When you write your first Access application, you will be writing most of your code from scratch. When you write your second application, you will find yourself copying and pasting functions and subroutines from your first application into your second. By the time you get to your third application, you will likely start grouping those procedures into standalone code modules. And by the time you get to your fourth application, you'll realize that you should probably start maintaining your most common code modules in a standalone location apart from your projects.
Congratulations, you now have the start of a code library.
Building a code library
If you follow my approach, your code library will consist of a Windows folder full of exported code modules and maybe a few form or report objects, too. As you build out your library, you should keep similar procedures grouped into code modules. For example, here are a few of my well-worn modules:
All told, I currently have over 130 separate standard modules, class modules, forms, macros, and reports in my code library. About a dozen or so are modules that I include in every one of my projects. However, the vast majority are modules that I may only use in a handful of projects, depending on how specialized they are. In addition to making my code library easier to manage, it also helps keep my front-end file size down.
When developing code, you generally want it to be "loosely coupled." In the context of a code library, that means you want to reduce the number of interdependencies among your modules. However, there are likely functions in one of your library modules that you will want to call from another library module. For example, I have several procedures in my FileFunctions module that call functions in my StringFunctions module.
In my FileFunctions module, I wrote a
PathJoin() function. Here is an excerpt from that function:
PathJoin = Conc(PathJoin, Component, "\")
In this example, the FileFunctions module is dependent on the StringFunctions module because the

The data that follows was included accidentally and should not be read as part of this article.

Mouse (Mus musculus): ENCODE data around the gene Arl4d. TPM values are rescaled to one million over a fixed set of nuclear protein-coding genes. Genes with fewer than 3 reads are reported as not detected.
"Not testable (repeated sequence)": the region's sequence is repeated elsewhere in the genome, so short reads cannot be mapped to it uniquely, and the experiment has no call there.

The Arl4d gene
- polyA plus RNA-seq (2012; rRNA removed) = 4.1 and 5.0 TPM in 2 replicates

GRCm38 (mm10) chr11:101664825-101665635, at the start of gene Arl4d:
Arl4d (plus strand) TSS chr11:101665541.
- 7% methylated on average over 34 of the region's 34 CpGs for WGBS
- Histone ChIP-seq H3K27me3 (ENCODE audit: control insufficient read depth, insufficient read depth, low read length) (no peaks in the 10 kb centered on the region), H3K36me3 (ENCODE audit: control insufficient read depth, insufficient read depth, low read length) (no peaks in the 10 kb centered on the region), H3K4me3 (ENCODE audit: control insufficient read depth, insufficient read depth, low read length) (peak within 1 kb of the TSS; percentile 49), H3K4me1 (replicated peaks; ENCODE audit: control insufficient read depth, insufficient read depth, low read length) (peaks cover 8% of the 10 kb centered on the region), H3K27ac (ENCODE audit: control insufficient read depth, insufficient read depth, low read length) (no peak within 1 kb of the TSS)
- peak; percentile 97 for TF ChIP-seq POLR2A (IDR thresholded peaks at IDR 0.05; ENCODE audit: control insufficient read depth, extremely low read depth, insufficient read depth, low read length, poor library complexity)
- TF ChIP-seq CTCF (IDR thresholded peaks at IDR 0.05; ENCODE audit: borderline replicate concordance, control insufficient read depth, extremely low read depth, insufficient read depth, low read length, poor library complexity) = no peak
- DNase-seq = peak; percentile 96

Conc() function belongs to the StringFunctions module.
The Dependency Train
Let's torture a train metaphor.
Let's say that each train car represents a code module in your code library. Each seat on the train represents a function within that module. And the literal couplers between train cars represent the figurative coupling between code modules.
Now, imagine that you need to use a single function from a single module in your code library. So, you import that code module into your application. Your train is now one car long.
Following the import, you compile the code to make sure you're not missing any dependencies. Sure enough, there is a problem. The module you just imported won't work unless you also import a different module.
Funnily enough, the compile error has nothing to do with the one function you need. Rather, it is a different function in the module that has the dependency. It doesn't matter. The only way to get the code to compile is to import the other module. Your train is now two cars long.
It turns out the second module you imported calls procedures in two other modules in your code library. You import those two modules. Your train is now four cars long.
The third module you imported calls procedures in another module, but luckily it's one that we already imported. Unfortunately, the fourth module calls procedures in four modules, only one of which has already been imported. That means you need to import three more modules to get your project to compile. Your train is now seven cars long.
A better way?
To recap, we wanted to use a single function in our project. We imported the module that had that function. Through a chain of dependencies we had to keep importing additional modules. We're now up to seven code modules and counting.
I thought adding a code library was supposed to simplify things? This seems anything but simple.
This was a very common issue for me when I first started building my code library. I dealt with the issue in a variety of ways. I'll cover a few of those techniques in my next article.